As major global entertainment companies increasingly pursue M&A activity to fend off the threat of tech organisations, we’ve recently seen signals from UK broadcasters that collaboration is high priority for them too.
Just this week, it was revealed that the BBC is considering a joint venture with ITV to take over UKTV – part owned by the BBC and part by US company Discovery.
The move, said to cost £1bn, stands out because of its attempts to maintain a British influence over channels in the territory as much as its attempts to fend off influence from major tech companies such as Netflix, Facebook and Google. We will find out tomorrow if the BBC chooses to buy out its US partner at a set price, the official deadline for the pubcaster.
The news arrives after it was reported that the BBC, Channel 4 and ITV have also been in early-stage talks to launch a streaming platform to combat the influence of Netflix, Amazon Prime and so on. Referred to as ‘Kangaroo 2’, regulatory bodies such as Ofcom have called on the broadcasters to pursue the idea to combat the international threat of tech firms after a first attempt by the broadcasters was blocked in 2008 by the UK’s Competition Commission.
Such moves are a sign of the times, scale is increasingly important at a time when even the biggest global companies are buying up assets to survive. Disney, easily the highest valued company in the world and owner of entertainment giants such as Pixar and Marvel, is itself looking to buy Fox assets to keep ahead.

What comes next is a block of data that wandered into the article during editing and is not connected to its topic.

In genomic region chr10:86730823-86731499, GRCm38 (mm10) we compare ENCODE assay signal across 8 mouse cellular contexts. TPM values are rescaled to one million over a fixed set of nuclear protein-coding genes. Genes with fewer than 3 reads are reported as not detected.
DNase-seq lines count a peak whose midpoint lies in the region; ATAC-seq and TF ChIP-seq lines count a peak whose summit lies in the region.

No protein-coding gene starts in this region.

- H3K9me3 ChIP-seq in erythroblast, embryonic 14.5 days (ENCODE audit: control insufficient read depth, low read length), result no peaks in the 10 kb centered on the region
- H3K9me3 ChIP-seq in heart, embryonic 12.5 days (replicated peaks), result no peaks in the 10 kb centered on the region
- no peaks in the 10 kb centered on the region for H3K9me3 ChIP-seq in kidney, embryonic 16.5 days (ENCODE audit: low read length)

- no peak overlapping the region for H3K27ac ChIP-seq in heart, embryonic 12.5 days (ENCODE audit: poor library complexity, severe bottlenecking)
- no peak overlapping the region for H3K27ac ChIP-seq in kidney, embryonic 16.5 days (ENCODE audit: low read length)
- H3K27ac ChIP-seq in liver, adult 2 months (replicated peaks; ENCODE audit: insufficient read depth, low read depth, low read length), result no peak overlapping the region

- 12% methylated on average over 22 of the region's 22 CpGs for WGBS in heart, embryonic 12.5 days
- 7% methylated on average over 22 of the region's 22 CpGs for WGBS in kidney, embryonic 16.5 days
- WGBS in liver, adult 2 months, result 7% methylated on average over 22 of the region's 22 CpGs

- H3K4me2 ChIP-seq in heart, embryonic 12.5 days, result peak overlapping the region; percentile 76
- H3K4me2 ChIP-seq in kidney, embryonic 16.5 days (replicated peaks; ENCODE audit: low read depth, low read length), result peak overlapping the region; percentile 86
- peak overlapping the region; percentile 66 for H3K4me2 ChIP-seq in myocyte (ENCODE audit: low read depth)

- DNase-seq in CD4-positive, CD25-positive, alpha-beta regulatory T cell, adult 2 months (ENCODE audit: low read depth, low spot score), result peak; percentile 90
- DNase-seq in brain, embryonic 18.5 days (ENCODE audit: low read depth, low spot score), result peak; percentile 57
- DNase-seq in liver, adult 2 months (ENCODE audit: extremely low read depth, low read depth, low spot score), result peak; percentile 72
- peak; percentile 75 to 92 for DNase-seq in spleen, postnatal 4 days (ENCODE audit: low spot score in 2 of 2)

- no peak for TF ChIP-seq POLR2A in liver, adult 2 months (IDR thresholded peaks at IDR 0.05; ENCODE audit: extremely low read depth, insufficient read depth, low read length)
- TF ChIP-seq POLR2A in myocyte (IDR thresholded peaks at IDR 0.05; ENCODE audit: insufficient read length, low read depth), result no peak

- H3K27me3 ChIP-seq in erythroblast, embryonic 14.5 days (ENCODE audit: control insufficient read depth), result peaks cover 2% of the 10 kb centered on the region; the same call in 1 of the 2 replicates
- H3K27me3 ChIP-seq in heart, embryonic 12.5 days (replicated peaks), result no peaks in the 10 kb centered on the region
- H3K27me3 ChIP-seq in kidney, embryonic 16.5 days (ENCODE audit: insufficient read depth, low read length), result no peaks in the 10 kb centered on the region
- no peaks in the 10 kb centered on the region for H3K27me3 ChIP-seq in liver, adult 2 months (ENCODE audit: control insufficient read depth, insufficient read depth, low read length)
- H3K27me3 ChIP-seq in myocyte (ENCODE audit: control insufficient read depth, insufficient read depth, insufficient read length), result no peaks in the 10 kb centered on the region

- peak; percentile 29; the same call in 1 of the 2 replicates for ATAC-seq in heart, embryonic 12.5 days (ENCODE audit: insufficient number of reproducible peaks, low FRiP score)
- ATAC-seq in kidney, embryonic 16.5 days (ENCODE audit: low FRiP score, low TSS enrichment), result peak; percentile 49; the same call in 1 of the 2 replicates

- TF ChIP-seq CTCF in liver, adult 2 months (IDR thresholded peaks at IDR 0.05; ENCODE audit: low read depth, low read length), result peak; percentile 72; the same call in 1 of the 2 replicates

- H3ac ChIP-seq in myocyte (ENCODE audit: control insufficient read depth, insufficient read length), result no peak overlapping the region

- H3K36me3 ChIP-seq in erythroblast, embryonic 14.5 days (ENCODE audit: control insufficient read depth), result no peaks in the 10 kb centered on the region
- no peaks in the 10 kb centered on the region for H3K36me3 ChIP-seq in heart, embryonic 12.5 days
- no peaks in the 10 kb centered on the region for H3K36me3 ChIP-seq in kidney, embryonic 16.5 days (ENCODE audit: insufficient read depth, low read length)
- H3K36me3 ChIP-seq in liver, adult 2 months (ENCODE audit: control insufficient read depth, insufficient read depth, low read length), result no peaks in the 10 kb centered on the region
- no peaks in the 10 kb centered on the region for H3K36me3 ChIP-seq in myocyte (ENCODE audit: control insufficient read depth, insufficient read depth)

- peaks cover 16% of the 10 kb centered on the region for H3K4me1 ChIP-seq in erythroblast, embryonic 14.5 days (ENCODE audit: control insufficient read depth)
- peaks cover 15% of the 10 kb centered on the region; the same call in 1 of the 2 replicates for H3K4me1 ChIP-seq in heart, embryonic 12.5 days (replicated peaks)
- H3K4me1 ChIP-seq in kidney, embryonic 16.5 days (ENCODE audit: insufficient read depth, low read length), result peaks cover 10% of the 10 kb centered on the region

“Global scale is vital,” said Ofcom’s Sharon White at an Enders/Deloitte conference in March. “The need to compete has fuelled a rush to combine. AT&T plans to merge with Time Warner, Disney hopes to acquire Fox, and Comcast has bid for Sky. Channel 5 is already part of a global group in Viacom, and other UK channels may be attractive to foreign buyers.”
Nordic World/DCI joint venture Stories from Norway, by the YLVIS brothers, has been sold to Australian pubcaster SBS
One Life Studios has licensed Indian historical drama Porus across Malaysia, Vietnam, Cambodia, Brunei, Laos and Myanmar
Canadian distributor Syndicado and UK digital content studio Little Dot have agreed a deal that will see 250 hours of factual content debut on the studio’s YouTube channels Real Stories, Timeline and Wild Things
Drive Media Rights has sold a range of factual content to new clients in China, including seven titles on Chinese community platform Bilibili
BBC Children in Need has appointed Tommy Nagra as director of content
Sundance TV and BBC One have greenlit a second series of Abi Morgan drama The Split
Turner's John Martin to depart as AT&T merger advances https://t.co/5V2nDPIwbQ
18 June 2018 @ 11:08:55 UTC